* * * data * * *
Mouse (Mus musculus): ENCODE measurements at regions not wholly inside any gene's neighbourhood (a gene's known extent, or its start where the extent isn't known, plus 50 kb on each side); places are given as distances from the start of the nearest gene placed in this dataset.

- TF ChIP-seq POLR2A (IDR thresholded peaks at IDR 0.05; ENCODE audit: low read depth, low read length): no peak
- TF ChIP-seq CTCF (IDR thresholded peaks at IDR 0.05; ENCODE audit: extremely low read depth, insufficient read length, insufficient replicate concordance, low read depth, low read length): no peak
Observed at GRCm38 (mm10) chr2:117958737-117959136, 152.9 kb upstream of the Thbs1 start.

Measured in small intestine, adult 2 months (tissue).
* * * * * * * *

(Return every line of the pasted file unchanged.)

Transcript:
Mouse (Mus musculus): ENCODE measurements at regions not wholly inside any gene's neighbourhood (a gene's known extent, or its start where the extent isn't known, plus 50 kb on each side); places are given as distances from the start of the nearest gene placed in this dataset.

- TF ChIP-seq POLR2A (IDR thresholded peaks at IDR 0.05; ENCODE audit: low read depth, low read length): no peak
- TF ChIP-seq CTCF (IDR thresholded peaks at IDR 0.05; ENCODE audit: extremely low read depth, insufficient read length, insufficient replicate concordance, low read depth, low read length): no peak
Observed at GRCm38 (mm10) chr2:117958737-117959136, 152.9 kb upstream of the Thbs1 start.

Measured in small intestine, adult 2 months (tissue).